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AMD's Radeon HD 5000-Series: Measuring Power Efficiency

Test System

Test System Configuration
CPUAMD Athlon II X2 250 (3 GHz, 2 MB cache)AMD Phenom II X4 955 Black Edition (3.2 GHz, 8 MB Total Cache)
MotherboardAMD 790GX: Biostar TA790GX A3+
RAMTeam Elite TED32048333HC9D  (8 GB) at DDR3-1066 CAS 9-9-9-24
Graphics CardATI Radeon HD 3300 (AMD 790GX), 500 MHz GPUATI Radeon 2900 XT (AMD R600), 742 MHz GPU, 825 MHz MemoryGigabyte Radeon HD 5670 1 GB – GV-R567OC-1G (Redwood), 785 MHz GPU, 1000 MHz MemoryGigabyte Radeon HD 5770 1 GB – GV-R577UD-1GD (Juniper), 850 MHz GPU, 1200 MHz MemorySapphire Radeon HD 5870 1 GB – Vapor-X HD5870 1G OC Version (Cypress), 875 MHz GPU, 1250 MHz MemorySapphire Radeon HD 5870 2 GB – Toxic-HD5870 2G (Cypress), 925 MHz GPU, 1225 MHz Memory
Hard DriveWestern Digital Green Power 1 TB WD10EACS, 16 MB cache, SATA 3.0Gb/s
SoundOnboard Sound, Realtek ALC880
NetworkingOnboard Gigabit Ethernet, Realtek RTC8111C, 1 Gb/s
Power SupplyPC Power & Cooling Silencer 750 watt ATX12v v.2.2, EPS 12V CrossFire Edition
CPU CoolerThermalright Ultra Extreme 120, Noctua NF-P12 120 mm fan
Fans2 x Noctua NF-P12 120 mm fan (not including CPU fan)
Software
Operating SystemWindows Vista Home Edition 32 bit SP1
GraphicsAMD Catalyst 10.6
Benchmark Configuration
GamingCrysis: Version 1.2.1, Demo: CPU Benchmark – Island, DirectX9, Quality Preset: High
Video EncodingCyberlink PowerDirector 8: Version 8.00.3022, Video Trailer “Nine Inch Nails: Beside You In Time” 2:20, 1080p. Profile: AVCHD 1920x1080. Video Bitrate: 15.5 Mbps.
Video PlaybackCyberlink PowerDVD 9: Version 9.0.1530.0, Video Trailer “Nine Inch Nails: Beside You In Time” 2:20, 1080p. Hardware Acceleration: Enabled.
ProductivityAdobe Photoshop CS4: Version 11.0, GPU Acceleration: Enabled
Synthetic Benchmarks and Settings
Cinebench R11Version 11, OpenGL Test.
  • tony singh
    Very innovative article tom keep it up!! Similar article consisting of various cpus would be really useful.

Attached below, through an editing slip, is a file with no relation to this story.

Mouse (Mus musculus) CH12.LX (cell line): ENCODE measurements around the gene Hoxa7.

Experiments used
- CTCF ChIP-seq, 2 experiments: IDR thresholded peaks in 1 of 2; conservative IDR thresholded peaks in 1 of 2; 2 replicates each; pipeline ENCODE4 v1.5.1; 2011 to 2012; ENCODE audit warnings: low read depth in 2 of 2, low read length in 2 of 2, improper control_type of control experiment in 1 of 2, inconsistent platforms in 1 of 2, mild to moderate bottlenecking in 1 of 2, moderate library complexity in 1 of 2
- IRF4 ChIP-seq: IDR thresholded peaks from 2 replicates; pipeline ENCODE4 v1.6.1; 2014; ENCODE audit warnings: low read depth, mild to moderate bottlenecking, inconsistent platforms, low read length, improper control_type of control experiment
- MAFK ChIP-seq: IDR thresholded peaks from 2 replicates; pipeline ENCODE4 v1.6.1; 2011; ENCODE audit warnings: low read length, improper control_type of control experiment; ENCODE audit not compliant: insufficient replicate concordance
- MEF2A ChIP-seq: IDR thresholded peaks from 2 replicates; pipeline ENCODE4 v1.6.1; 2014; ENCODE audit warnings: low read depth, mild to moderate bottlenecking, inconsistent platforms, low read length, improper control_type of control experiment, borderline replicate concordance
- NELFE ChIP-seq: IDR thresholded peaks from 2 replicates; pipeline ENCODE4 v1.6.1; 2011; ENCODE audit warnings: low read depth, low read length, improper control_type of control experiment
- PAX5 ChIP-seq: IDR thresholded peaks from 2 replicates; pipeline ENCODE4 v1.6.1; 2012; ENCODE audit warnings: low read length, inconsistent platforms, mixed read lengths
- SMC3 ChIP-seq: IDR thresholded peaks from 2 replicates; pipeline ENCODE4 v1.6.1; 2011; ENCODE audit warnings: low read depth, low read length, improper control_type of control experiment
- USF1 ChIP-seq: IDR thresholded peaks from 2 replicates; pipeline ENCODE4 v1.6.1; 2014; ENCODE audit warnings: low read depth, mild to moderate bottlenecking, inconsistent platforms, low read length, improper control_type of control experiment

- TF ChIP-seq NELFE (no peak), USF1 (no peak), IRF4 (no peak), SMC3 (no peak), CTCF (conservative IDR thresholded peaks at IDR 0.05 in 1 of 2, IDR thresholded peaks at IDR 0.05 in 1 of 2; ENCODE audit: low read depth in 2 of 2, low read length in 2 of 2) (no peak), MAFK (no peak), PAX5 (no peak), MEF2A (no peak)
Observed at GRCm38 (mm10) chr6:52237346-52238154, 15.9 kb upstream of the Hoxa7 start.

Reply
  • tacoslave
    gtx 480 and 460 for reference?
    Reply
  • Lutfij
    ^ nvidia would loose at this battle. period.
    Reply
  • spidey81
    I know the FPS/watt wouldn't be as good, but what if the 5670 was crossfired. Would it still be a better alternative, efficiency wise, than say a 5850?
    Reply
  • nforce4max
    Remember the R600 (2900xt) has a 80nm core while the 5870 has a 45nm core. Shrink the R600 and you will get the 3870 (55nm) that barely uses hardly any.
    Reply
  • rhino13
    And now just for fun we should compare to Fermi.

    Oh, wait, this just in:
    There is a Fermi comparison chart that was avalible but you needed to have two screens to display the bar graph for Fermi's power consumption and temperature. So the decission was made to provide readers with the single screen only version.
    Reply
  • aevm
    I loved this part:

    A mere 20 watts separate the Radeon HD 3300, HD 5670, HD 5770, and HD 5870 1 GB. So, in certain cases, the Radeon HD 5870 1 GB can still save enough power to close in on its more mainstream derivatives. Again, this is the case because the cards use a fixed-function video engine to assist in decoding acceleration, which is the same from one board to the next. Thus, even a high-end card behaves like a lower-end product in such a workload. This is very important, as you will see later on.

    My next PC will be used mostly for movie DVDs and Diablo 3. Apparently if I get a 5870 1GB I get the best of both worlds - speed in Diablo and low power consumption when playing movies.

    How about nVidia cards, would I get the same behavior with a GTX 480 for example?
    Reply
  • Onus
    For those not needing the absolute maximum eye candy at high resolutions in their games, the HD5670 looks like a very nice choice for a do-it-all card that won't break the budget.
    Next questions: First, where does the HD5750 fall in this? Second, if you do the same kinds of manual tweaking for power saving that you did in your Cool-n-Quiet analysis, how will that change the results? And finally, if you run a F@H client, what does that do to "idle" scores, when the GPU is actually quite busy processing a work unit?
    Reply
  • eodeo
    Very interesting article indeed.

    I'd love to see nvidia cards and beefier CPUs used as well. Normal non green hdds too. Just how big of a difference in speed/power do they make?

    Thank you for sharing.
    Reply
  • arnawa_widagda
    Hi guys,

    Thanks for reading the article.

    Next questions: First, where does the HD5750 fall in this? Second, if you do the same kinds of manual tweaking for power saving that you did in your Cool-n-Quiet analysis, how will that change the results? And finally, if you run a F@H client, what does that do to "idle" scores, when the GPU is actually quite busy processing a work unit?

    Have no 5750 sample yet, but they should relatively be close to 5770. For this article, we simply chose the best bin for each series (Redwood, Juniper and Cypress).

    The second question, what will happen when you tweak the chip? Glad you ask!! I can't say much yet, but you'll be surprised what the 5870 1 GB can do.

    As for NVIDIA cards, I'm hoping to have the chance to test GF100 and derivatives very soon.

    Take care.

    Reply